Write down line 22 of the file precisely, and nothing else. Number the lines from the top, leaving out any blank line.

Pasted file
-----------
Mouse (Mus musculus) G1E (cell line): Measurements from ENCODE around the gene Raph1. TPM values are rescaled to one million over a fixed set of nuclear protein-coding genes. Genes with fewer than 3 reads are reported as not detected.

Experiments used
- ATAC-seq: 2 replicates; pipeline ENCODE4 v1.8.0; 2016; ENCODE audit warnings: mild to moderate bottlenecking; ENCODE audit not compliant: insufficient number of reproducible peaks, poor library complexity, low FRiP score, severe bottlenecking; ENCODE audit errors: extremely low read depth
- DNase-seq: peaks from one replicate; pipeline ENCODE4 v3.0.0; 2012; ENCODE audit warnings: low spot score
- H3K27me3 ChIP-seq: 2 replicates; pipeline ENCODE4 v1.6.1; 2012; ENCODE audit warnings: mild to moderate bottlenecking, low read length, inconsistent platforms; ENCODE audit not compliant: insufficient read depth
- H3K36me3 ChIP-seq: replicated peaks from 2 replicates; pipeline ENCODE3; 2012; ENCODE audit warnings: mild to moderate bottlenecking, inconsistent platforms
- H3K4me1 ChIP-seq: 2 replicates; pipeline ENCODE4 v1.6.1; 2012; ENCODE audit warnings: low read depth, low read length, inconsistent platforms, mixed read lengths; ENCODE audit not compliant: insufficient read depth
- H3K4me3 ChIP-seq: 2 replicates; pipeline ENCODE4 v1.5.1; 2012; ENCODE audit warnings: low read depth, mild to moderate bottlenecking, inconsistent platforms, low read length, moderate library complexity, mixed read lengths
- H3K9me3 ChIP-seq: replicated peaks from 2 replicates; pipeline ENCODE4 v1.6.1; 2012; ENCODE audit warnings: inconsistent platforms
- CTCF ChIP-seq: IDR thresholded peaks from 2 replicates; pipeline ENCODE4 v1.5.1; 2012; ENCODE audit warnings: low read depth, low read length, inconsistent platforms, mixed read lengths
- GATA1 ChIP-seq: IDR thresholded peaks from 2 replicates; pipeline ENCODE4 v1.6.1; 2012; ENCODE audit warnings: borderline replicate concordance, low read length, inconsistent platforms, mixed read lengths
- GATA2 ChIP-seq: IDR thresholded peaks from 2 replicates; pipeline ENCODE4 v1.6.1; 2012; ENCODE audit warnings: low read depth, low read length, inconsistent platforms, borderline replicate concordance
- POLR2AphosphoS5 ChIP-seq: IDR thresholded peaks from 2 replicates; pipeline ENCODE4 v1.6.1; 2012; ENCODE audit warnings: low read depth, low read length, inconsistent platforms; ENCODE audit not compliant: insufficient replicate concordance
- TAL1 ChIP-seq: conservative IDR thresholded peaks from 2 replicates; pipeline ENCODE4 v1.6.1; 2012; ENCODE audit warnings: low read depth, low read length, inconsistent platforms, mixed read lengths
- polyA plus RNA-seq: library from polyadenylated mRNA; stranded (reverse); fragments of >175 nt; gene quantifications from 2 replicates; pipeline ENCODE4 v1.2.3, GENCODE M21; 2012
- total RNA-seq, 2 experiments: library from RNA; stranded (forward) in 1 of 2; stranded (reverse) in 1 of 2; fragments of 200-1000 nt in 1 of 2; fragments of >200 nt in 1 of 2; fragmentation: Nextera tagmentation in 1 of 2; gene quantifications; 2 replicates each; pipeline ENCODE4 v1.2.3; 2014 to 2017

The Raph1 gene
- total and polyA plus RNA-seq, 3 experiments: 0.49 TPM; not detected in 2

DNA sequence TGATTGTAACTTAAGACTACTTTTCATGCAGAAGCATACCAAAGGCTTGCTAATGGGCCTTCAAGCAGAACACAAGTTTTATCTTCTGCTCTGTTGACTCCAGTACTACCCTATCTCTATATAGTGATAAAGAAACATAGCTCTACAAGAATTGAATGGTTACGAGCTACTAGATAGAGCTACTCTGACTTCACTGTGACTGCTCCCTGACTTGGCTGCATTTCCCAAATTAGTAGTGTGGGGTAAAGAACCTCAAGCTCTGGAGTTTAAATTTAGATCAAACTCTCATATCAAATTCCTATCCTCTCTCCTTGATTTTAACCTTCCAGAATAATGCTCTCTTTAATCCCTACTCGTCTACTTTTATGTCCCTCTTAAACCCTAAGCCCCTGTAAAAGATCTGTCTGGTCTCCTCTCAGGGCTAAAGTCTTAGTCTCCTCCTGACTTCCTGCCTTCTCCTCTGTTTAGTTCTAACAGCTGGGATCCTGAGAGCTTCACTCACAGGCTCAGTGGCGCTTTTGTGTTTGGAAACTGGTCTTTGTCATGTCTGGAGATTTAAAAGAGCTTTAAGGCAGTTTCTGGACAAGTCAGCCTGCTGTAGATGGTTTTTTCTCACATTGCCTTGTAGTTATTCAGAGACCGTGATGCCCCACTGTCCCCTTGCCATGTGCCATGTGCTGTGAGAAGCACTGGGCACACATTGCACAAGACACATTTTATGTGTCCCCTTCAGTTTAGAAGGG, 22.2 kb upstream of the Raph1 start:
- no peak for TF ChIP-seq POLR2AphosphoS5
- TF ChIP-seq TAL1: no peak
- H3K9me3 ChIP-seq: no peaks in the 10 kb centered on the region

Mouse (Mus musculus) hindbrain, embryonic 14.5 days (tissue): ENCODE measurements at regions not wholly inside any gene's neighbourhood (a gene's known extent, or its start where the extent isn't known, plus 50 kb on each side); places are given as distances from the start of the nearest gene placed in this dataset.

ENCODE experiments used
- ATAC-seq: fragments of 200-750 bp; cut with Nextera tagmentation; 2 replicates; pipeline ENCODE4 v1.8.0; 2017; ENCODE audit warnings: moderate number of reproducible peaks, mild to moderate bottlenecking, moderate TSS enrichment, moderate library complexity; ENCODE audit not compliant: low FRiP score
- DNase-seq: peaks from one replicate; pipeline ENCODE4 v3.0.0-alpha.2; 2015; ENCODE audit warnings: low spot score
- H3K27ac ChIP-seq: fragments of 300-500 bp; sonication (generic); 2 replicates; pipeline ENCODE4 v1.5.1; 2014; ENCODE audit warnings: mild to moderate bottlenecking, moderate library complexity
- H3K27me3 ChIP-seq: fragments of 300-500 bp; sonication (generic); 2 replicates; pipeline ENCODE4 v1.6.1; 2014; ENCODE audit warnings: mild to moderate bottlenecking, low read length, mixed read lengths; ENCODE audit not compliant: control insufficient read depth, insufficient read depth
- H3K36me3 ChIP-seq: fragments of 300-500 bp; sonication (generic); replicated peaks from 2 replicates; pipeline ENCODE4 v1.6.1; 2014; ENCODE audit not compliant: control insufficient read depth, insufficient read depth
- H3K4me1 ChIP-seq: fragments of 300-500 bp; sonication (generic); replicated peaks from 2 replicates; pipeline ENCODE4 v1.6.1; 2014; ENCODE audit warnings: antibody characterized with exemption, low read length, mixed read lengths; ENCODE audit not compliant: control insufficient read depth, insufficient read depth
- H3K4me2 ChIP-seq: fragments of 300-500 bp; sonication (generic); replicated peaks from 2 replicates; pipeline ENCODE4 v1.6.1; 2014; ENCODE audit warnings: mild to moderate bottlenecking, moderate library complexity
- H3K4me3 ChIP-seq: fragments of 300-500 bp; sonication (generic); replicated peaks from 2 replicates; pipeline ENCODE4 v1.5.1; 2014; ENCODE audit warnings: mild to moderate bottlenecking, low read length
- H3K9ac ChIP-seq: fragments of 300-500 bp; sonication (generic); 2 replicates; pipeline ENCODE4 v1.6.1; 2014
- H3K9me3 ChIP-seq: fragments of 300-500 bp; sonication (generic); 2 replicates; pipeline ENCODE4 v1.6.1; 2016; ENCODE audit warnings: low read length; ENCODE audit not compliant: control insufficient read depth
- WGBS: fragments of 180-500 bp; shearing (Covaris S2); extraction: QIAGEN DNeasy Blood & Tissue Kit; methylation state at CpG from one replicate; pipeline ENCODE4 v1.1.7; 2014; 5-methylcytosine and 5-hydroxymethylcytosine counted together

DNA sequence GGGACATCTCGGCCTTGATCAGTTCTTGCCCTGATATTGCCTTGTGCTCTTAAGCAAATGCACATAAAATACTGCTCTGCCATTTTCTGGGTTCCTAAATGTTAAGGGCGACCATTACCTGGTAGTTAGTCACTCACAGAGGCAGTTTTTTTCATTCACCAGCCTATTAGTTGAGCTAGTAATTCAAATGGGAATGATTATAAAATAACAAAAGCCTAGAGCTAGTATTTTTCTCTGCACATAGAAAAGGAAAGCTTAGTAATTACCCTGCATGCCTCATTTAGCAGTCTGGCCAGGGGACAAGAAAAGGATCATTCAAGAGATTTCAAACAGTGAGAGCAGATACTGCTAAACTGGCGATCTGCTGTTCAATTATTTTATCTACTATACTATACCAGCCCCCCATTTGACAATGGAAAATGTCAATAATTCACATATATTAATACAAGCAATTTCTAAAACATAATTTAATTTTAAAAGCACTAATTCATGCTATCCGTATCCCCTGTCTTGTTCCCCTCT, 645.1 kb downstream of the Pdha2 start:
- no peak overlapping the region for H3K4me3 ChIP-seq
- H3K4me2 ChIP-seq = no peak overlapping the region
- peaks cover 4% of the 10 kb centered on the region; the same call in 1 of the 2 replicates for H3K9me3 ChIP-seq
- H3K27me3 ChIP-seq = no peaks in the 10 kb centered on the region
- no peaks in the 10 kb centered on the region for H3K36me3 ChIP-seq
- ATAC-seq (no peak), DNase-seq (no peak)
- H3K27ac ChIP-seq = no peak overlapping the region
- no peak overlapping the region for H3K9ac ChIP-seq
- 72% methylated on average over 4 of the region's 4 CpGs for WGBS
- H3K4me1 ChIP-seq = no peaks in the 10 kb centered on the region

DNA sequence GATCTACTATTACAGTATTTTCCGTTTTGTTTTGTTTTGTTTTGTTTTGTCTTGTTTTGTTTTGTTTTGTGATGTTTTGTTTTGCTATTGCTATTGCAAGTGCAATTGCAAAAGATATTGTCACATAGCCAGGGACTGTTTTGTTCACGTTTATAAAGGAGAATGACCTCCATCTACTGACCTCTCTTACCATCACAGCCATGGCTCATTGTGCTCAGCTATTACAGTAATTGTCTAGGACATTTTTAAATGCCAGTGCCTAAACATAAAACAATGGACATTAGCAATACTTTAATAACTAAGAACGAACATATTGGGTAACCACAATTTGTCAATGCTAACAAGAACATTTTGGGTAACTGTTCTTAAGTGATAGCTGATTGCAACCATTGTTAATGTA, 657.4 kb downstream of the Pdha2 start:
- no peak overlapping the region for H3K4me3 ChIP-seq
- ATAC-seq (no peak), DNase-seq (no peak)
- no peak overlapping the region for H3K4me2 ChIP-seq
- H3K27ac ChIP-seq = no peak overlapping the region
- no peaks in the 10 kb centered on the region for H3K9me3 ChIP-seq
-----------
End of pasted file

- H3K9me3 ChIP-seq: no peaks in the 10 kb centered on the region